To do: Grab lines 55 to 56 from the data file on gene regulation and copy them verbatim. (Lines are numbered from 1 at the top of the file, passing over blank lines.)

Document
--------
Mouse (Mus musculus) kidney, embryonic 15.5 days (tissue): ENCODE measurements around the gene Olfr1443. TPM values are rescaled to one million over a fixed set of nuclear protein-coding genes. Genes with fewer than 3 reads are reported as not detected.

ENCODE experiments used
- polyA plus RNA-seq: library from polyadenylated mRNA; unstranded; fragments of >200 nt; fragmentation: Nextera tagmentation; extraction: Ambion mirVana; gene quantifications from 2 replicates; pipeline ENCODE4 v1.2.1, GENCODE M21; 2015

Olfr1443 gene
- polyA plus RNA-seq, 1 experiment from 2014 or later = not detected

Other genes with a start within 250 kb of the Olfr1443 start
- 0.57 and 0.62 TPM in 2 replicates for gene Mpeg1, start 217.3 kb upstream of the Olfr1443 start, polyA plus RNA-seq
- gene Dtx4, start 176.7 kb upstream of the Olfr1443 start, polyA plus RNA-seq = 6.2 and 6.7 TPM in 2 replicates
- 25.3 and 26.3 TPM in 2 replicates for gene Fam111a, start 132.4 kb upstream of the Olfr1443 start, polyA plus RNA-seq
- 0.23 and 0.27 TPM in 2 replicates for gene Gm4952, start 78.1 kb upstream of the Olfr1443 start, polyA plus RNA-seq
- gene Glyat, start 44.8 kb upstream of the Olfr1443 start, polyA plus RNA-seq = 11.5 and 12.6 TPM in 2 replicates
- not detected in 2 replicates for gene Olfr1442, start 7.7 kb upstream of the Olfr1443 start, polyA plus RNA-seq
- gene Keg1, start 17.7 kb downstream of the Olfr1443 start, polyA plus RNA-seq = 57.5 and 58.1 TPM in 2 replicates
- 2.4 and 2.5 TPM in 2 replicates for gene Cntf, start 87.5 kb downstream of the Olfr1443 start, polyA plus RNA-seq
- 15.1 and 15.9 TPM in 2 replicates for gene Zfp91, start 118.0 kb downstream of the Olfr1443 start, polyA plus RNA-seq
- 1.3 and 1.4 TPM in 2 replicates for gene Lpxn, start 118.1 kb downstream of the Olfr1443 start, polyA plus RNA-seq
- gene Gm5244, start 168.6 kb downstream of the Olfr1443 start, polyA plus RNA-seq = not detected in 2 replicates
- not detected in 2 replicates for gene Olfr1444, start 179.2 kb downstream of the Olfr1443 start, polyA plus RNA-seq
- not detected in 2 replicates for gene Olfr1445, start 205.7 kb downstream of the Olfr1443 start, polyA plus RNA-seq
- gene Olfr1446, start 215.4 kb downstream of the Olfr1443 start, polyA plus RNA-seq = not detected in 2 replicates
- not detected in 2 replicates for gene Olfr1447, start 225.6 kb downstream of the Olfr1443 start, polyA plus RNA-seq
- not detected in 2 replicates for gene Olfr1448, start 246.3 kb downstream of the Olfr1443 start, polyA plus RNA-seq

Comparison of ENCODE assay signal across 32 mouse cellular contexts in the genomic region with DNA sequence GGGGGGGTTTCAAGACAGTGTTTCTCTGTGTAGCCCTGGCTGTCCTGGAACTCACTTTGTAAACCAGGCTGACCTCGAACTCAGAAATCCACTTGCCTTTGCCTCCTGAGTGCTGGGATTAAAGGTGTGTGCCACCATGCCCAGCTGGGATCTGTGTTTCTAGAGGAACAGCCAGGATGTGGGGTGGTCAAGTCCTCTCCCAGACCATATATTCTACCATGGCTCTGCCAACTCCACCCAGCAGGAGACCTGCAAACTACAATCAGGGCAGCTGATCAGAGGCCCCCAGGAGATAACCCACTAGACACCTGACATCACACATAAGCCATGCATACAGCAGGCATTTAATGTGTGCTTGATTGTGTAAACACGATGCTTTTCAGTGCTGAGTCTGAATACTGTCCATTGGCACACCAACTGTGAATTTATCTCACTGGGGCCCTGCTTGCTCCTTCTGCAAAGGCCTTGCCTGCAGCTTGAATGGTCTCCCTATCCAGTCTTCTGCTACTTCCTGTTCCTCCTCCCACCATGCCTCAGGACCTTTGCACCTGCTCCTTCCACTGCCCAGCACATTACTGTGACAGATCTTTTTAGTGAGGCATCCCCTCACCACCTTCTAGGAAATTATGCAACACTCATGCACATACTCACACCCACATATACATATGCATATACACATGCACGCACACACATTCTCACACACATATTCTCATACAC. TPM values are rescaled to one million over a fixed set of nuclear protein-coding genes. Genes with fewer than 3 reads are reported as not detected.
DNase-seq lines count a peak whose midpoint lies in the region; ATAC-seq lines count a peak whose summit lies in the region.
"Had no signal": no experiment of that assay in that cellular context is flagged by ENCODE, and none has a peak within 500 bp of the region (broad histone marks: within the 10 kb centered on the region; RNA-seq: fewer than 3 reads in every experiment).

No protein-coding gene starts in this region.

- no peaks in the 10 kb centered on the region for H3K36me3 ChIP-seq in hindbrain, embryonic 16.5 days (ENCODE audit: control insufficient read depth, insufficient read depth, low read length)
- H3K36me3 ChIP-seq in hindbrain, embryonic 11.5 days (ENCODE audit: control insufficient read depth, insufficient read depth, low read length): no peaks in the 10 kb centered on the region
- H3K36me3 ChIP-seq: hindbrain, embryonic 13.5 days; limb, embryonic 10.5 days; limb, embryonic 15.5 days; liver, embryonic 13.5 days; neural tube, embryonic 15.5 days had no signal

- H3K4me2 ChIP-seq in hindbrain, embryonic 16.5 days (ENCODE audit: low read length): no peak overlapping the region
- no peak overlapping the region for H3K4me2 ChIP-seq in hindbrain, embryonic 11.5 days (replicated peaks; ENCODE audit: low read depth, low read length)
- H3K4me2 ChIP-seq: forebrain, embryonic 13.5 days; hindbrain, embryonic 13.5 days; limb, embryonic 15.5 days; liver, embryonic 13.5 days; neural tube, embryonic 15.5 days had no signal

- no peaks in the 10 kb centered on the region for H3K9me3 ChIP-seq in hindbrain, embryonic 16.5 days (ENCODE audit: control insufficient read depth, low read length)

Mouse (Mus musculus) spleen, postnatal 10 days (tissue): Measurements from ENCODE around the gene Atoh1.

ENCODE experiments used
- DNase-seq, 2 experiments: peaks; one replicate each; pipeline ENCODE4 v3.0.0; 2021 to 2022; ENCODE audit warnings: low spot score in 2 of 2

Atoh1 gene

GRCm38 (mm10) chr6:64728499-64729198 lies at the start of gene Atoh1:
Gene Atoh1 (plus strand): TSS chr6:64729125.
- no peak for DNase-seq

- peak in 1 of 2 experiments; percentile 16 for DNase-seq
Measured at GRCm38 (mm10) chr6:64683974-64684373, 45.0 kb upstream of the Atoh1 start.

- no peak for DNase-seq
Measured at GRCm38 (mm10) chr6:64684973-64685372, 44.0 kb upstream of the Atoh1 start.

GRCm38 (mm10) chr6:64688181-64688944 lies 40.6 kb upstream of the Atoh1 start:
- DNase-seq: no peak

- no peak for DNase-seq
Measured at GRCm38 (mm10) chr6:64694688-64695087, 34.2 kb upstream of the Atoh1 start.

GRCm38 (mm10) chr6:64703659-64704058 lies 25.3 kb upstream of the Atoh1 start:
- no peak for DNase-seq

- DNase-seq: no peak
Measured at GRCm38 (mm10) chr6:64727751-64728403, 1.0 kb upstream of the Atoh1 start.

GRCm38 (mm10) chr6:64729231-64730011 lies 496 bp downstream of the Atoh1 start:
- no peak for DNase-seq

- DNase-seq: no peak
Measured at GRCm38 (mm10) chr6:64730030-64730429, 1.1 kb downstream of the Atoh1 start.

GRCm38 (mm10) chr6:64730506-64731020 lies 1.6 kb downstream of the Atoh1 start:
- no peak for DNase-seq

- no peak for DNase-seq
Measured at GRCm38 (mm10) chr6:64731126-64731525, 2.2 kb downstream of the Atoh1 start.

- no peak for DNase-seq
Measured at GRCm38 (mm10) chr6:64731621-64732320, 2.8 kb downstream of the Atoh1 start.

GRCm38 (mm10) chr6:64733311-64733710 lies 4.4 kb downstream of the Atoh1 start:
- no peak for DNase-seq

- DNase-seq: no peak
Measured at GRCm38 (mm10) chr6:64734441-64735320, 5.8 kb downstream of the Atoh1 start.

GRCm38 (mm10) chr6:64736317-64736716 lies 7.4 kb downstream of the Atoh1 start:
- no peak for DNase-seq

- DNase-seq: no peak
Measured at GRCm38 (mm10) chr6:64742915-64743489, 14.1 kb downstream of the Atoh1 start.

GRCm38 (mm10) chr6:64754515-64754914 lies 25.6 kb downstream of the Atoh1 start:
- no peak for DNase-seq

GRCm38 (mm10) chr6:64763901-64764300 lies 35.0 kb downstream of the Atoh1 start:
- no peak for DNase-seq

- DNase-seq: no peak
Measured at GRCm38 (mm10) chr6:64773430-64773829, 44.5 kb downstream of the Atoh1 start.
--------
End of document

- DNase-seq: no peak
Measured at GRCm38 (mm10) chr6:64730030-64730429, 1.1 kb downstream of the Atoh1 start.